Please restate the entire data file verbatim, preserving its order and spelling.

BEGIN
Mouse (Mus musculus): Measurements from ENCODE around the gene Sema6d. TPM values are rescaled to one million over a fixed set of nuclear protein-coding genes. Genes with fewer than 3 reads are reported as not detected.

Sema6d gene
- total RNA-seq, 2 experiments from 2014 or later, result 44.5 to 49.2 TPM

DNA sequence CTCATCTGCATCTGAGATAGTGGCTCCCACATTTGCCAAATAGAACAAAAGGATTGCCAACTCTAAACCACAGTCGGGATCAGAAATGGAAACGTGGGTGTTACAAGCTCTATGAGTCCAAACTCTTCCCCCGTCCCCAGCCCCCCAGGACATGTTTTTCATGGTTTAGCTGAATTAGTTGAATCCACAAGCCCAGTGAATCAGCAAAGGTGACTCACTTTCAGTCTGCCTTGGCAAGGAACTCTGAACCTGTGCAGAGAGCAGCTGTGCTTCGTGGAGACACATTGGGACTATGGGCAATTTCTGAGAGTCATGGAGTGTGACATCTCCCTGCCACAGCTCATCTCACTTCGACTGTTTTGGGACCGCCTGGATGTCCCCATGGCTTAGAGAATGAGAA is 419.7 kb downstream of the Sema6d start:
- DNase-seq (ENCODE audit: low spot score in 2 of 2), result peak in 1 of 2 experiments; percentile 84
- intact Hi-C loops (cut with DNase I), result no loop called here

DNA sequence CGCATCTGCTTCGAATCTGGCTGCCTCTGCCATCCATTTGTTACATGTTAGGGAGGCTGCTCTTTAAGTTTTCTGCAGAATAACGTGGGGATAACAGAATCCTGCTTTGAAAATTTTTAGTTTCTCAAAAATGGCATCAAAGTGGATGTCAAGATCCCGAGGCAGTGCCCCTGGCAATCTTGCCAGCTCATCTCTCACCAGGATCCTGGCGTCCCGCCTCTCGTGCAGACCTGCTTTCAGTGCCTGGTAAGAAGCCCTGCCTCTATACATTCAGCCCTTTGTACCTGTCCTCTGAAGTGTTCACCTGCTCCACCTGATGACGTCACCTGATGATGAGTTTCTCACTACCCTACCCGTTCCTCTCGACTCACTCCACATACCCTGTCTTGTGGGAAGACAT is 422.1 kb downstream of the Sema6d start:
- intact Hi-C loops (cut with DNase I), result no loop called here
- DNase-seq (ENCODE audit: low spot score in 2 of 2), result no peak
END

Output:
Mouse (Mus musculus): Measurements from ENCODE around the gene Sema6d. TPM values are rescaled to one million over a fixed set of nuclear protein-coding genes. Genes with fewer than 3 reads are reported as not detected.

Sema6d gene
- total RNA-seq, 2 experiments from 2014 or later, result 44.5 to 49.2 TPM

DNA sequence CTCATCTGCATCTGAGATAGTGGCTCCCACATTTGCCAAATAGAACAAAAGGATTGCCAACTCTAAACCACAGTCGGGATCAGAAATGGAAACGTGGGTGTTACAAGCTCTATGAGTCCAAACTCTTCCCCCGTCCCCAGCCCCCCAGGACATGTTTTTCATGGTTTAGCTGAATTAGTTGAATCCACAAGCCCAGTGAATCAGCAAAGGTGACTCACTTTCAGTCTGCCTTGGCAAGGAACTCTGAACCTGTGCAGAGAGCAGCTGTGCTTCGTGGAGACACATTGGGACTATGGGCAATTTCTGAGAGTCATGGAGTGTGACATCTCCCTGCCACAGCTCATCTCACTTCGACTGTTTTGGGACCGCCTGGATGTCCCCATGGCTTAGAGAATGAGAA is 419.7 kb downstream of the Sema6d start:
- DNase-seq (ENCODE audit: low spot score in 2 of 2), result peak in 1 of 2 experiments; percentile 84
- intact Hi-C loops (cut with DNase I), result no loop called here

DNA sequence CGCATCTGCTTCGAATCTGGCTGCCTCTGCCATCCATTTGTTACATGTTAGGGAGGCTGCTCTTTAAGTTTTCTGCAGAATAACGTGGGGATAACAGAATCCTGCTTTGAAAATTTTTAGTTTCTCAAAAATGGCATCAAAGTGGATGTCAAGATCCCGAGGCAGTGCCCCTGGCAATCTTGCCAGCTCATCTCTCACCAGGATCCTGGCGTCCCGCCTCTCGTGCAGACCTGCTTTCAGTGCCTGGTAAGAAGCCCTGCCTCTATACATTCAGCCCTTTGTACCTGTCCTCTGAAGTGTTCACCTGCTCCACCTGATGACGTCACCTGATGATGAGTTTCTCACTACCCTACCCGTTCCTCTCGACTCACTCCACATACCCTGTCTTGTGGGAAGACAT is 422.1 kb downstream of the Sema6d start:
- intact Hi-C loops (cut with DNase I), result no loop called here
- DNase-seq (ENCODE audit: low spot score in 2 of 2), result no peak